South Korea’s president aims to ramp up arms sales to UAE
South Korean President Yoon Suk-yeol traveled to the UAE on Sunday seeking to capitalize on new opportunities for weapons sales. Seoul is deepening its defense ties with Abu Dhabi as the Emirates pivot away from relying on Washington for military support in the wake of the botched US withdrawal from Afghanistan.
Yoon arrived in Abu Dhabi for a state visit and was welcomed at the presidential palace with an honor guard and military air show. UAE President Mohammed bin Zayed Al Nahyan announced plans to invest $30 billion in South Korea, telling Yonhap News, “We decided to make the investment with confidence in the Republic of Korea that keeps its promises under all circumstances.”
South Korea is already building a massive nuclear power plant in the UAE and has been sending commandoes to the Emirates since 2015 to provide military training. The two governments signed agreements on Sunday to deepen ties in such areas as technology and energy, including an oil-stockpiling deal, as well as defense.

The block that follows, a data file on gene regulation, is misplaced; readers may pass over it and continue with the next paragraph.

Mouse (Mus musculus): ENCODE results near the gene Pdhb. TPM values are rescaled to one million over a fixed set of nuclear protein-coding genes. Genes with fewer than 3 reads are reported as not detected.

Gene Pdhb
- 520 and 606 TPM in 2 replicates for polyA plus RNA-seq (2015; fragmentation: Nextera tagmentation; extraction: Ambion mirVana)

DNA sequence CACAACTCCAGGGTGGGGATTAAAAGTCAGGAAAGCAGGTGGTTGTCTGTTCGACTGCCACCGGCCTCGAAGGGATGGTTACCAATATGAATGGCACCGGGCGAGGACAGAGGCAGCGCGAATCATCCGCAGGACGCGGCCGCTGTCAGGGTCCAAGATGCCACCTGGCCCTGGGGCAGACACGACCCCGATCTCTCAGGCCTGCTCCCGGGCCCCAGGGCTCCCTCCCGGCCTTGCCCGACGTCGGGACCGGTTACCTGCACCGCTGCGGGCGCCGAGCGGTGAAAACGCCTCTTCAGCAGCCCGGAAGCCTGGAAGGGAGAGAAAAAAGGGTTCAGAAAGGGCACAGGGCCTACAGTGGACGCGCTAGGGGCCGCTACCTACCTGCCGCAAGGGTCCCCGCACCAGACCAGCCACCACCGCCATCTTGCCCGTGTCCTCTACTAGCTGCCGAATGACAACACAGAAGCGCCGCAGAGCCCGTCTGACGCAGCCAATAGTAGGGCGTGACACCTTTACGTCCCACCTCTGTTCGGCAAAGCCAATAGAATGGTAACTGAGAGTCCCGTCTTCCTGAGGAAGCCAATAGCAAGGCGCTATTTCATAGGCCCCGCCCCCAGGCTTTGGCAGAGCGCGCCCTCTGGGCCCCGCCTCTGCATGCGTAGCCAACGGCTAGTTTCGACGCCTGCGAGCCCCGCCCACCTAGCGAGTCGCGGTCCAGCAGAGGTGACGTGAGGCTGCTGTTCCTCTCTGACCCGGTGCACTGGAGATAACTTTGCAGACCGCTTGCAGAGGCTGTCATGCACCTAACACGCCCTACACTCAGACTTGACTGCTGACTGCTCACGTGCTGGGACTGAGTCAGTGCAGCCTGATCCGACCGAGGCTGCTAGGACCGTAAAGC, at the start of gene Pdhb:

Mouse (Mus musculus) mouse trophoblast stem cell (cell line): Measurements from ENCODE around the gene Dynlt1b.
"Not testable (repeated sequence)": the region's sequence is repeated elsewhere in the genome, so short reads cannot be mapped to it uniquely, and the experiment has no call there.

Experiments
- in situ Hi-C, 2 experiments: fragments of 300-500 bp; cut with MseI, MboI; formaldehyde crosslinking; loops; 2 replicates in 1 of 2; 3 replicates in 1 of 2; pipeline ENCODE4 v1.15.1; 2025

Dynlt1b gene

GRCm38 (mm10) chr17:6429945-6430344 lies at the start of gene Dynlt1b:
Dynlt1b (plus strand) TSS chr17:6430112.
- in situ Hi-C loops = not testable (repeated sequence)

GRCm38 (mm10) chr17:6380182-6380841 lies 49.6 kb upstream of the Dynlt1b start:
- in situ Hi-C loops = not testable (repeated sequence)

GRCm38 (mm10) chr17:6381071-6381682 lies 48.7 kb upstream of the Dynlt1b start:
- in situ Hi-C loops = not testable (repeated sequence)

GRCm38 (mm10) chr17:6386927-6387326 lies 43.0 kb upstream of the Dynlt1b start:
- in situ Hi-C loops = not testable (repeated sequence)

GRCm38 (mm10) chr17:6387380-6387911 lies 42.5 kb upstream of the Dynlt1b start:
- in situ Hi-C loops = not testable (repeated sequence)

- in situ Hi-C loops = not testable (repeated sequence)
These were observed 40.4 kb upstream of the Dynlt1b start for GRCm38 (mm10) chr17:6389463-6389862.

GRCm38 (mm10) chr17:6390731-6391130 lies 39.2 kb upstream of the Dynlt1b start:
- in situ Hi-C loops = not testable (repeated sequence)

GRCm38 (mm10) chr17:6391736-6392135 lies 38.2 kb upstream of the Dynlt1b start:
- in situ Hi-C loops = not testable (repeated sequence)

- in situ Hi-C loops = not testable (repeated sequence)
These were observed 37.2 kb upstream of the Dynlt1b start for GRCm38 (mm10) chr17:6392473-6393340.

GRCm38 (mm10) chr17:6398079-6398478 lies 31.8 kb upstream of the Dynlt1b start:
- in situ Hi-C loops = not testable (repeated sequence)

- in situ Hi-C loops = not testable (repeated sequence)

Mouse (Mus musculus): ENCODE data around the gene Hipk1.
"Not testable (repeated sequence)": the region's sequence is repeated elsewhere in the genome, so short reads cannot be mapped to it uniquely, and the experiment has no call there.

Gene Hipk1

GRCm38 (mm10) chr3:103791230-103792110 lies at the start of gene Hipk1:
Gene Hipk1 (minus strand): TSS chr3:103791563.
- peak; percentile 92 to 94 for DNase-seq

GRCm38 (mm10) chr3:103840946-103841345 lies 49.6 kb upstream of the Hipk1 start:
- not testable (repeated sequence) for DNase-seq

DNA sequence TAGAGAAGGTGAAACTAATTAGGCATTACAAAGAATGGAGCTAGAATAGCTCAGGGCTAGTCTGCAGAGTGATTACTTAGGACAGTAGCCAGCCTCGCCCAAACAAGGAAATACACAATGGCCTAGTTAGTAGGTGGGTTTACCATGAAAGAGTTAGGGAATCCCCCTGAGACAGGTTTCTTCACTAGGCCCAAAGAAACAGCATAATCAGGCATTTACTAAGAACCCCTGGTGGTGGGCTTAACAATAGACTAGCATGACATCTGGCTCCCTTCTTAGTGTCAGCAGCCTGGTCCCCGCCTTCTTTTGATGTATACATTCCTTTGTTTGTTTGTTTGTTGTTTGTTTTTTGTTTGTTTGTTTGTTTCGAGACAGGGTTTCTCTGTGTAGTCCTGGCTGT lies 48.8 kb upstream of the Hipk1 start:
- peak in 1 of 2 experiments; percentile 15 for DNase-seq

“The atmosphere is extremely ripe for security or military cooperation between South Korea and the UAE involving the arms industry,” a presidential office official in Abu Dhabi told Yonhap.
That ripening reportedly began after the chaotic US exit from Afghanistan in August 2021. “The mishandling of the US withdrawal from Afghanistan raised doubts in the region not only about the US willingness to honor its defense commitments, but also its capacity to do so,” according to the Middle East Institute, a Washington think tank.
A few months after the Afghan debacle, in December 2021, the UAE suspended deals to buy $23 billion in US-made F-35 fighter jets and attack drones. A month later, Abu Dhabi agreed to purchase an M-SAM air-defense system from South Korea for $3.5 billion. The M-SAM was developed in cooperation with Russia, based partly on technology used in S-350E and S-400 missile systems.
US officials had reportedly imposed demands on the UAE to win approval for the F-35 deal, including halting a Chinese company’s construction of a logistics port, refusing to use 5G telecommunications equipment from China’s Huawei, backing away from technology partnerships with Beijing and agreeing to remote monitoring of the fighter jets by Washington.